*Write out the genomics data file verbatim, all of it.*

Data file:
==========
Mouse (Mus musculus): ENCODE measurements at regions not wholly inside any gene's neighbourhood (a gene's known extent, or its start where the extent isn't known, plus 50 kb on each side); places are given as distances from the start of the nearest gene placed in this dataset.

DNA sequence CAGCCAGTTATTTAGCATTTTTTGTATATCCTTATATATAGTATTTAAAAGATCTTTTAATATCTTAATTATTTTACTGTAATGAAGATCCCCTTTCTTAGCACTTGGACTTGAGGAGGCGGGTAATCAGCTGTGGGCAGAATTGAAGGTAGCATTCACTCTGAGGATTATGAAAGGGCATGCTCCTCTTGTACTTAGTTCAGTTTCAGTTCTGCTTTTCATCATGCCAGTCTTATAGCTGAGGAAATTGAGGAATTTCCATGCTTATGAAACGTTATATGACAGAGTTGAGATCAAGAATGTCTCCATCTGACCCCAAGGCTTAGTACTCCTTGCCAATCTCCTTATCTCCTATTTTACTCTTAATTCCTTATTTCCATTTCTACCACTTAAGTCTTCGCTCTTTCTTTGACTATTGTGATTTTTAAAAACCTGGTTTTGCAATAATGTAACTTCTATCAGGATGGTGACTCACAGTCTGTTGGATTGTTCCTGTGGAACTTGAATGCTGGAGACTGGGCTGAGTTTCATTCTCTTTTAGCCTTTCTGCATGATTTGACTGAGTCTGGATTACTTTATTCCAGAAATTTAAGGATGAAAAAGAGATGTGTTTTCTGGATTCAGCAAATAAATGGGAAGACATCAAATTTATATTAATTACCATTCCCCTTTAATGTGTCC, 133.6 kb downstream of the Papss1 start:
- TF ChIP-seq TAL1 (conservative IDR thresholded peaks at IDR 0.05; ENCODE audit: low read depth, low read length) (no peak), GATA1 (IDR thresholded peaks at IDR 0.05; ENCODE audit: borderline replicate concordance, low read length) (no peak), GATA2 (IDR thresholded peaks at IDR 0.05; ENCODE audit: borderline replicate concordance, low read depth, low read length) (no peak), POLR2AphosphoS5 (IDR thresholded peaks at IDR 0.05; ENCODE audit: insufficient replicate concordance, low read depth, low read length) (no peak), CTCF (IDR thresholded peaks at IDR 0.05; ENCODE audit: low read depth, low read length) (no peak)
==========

Mouse (Mus musculus): ENCODE measurements at regions not wholly inside any gene's neighbourhood (a gene's known extent, or its start where the extent isn't known, plus 50 kb on each side); places are given as distances from the start of the nearest gene placed in this dataset.

DNA sequence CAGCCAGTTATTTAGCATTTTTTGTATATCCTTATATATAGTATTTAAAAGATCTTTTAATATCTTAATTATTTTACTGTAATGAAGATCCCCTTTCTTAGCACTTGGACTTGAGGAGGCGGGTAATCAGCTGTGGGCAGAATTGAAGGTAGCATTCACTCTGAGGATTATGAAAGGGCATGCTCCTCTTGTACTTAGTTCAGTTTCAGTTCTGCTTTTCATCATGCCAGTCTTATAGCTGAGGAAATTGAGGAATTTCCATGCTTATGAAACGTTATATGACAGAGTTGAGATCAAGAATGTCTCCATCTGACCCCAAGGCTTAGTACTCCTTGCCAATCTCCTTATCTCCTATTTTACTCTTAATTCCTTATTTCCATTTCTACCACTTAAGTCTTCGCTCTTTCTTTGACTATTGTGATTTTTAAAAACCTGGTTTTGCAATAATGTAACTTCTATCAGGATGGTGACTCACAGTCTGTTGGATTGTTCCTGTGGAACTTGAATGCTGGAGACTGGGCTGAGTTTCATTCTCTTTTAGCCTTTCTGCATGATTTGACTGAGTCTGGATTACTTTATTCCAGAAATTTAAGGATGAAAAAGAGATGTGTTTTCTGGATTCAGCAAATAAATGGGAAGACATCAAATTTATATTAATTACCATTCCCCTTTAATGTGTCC, 133.6 kb downstream of the Papss1 start:
- TF ChIP-seq TAL1 (conservative IDR thresholded peaks at IDR 0.05; ENCODE audit: low read depth, low read length) (no peak), GATA1 (IDR thresholded peaks at IDR 0.05; ENCODE audit: borderline replicate concordance, low read length) (no peak), GATA2 (IDR thresholded peaks at IDR 0.05; ENCODE audit: borderline replicate concordance, low read depth, low read length) (no peak), POLR2AphosphoS5 (IDR thresholded peaks at IDR 0.05; ENCODE audit: insufficient replicate concordance, low read depth, low read length) (no peak), CTCF (IDR thresholded peaks at IDR 0.05; ENCODE audit: low read depth, low read length) (no peak)